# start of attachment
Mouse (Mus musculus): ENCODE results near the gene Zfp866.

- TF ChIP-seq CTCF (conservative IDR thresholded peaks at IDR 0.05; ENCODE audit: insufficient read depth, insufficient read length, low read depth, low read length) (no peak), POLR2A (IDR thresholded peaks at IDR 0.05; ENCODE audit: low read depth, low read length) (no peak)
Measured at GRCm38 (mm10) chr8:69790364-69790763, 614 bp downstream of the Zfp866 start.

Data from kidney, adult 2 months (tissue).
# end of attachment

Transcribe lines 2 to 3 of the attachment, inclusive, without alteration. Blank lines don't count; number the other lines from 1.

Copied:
- TF ChIP-seq CTCF (conservative IDR thresholded peaks at IDR 0.05; ENCODE audit: insufficient read depth, insufficient read length, low read depth, low read length) (no peak), POLR2A (IDR thresholded peaks at IDR 0.05; ENCODE audit: low read depth, low read length) (no peak)
Measured at GRCm38 (mm10) chr8:69790364-69790763, 614 bp downstream of the Zfp866 start.